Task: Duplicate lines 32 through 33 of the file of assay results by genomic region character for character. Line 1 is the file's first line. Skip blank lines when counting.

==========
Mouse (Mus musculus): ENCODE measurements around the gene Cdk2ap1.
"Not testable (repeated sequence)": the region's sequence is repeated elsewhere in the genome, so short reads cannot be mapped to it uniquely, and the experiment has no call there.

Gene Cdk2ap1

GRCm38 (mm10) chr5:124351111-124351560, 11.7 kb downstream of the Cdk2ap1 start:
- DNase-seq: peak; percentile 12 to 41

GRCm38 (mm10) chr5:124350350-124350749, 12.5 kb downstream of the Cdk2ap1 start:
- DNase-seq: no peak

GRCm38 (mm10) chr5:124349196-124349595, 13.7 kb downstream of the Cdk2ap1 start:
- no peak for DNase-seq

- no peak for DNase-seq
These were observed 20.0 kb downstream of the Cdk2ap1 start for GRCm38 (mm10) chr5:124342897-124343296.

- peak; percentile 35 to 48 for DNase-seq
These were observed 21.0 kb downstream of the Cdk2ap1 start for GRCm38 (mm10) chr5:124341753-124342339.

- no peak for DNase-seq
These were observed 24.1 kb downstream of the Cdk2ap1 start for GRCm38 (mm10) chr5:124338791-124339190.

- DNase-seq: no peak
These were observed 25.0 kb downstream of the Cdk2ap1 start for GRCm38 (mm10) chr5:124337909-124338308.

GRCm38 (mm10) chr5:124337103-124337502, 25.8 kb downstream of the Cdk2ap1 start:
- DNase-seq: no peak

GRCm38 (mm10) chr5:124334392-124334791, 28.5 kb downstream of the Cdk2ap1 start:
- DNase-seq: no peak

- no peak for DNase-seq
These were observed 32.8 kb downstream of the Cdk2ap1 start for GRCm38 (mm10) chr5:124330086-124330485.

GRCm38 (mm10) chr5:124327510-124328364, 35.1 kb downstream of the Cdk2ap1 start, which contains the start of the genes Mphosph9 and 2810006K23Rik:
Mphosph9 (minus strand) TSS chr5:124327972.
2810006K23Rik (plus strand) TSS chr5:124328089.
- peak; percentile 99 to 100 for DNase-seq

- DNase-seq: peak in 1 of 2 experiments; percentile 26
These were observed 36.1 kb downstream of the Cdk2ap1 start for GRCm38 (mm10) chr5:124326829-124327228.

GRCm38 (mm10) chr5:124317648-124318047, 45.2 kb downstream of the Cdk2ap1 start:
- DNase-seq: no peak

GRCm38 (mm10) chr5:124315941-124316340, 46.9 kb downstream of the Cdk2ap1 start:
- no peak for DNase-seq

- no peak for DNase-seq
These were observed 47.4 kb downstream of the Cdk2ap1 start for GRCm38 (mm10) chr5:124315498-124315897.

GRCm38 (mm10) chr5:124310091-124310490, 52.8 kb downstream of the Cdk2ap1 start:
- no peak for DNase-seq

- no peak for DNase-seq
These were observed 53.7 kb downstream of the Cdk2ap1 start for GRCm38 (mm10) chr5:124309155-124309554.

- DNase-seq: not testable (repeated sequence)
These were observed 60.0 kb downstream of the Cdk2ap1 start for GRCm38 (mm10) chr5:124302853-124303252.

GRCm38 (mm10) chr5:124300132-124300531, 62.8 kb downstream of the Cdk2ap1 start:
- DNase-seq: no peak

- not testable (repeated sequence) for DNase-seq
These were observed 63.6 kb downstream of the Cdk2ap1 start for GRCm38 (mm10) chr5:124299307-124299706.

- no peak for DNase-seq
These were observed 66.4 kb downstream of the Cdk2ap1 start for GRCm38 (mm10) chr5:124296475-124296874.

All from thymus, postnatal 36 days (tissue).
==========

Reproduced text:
GRCm38 (mm10) chr5:124315941-124316340, 46.9 kb downstream of the Cdk2ap1 start:
- no peak for DNase-seq